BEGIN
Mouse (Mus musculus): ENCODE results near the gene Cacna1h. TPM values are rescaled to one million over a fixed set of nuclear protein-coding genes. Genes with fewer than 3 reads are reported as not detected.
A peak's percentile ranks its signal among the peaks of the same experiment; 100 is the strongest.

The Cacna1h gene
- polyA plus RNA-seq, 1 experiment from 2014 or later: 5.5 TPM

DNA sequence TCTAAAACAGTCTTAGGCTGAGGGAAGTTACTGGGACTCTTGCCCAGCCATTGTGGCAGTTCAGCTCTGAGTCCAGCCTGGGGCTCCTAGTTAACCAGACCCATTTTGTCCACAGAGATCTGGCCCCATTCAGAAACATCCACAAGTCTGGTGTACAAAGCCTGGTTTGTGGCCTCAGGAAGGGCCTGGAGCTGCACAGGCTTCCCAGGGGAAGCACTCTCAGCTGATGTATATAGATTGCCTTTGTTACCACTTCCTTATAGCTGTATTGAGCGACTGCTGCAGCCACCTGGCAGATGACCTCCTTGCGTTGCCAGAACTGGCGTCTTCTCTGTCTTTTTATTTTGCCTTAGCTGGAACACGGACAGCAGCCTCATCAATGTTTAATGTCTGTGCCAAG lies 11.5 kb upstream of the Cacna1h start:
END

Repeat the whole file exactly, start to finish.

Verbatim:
Mouse (Mus musculus): ENCODE results near the gene Cacna1h. TPM values are rescaled to one million over a fixed set of nuclear protein-coding genes. Genes with fewer than 3 reads are reported as not detected.
A peak's percentile ranks its signal among the peaks of the same experiment; 100 is the strongest.

The Cacna1h gene
- polyA plus RNA-seq, 1 experiment from 2014 or later: 5.5 TPM

DNA sequence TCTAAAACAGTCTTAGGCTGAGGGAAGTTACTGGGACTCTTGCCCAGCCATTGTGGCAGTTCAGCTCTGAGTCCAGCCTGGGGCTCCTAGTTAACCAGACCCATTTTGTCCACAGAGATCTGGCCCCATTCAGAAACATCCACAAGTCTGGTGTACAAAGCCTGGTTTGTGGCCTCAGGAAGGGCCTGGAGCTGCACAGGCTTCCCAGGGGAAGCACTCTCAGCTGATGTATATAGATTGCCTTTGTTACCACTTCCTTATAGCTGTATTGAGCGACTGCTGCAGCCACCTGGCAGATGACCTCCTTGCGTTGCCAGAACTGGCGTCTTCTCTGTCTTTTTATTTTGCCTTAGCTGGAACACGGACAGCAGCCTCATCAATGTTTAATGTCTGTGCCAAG lies 11.5 kb upstream of the Cacna1h start: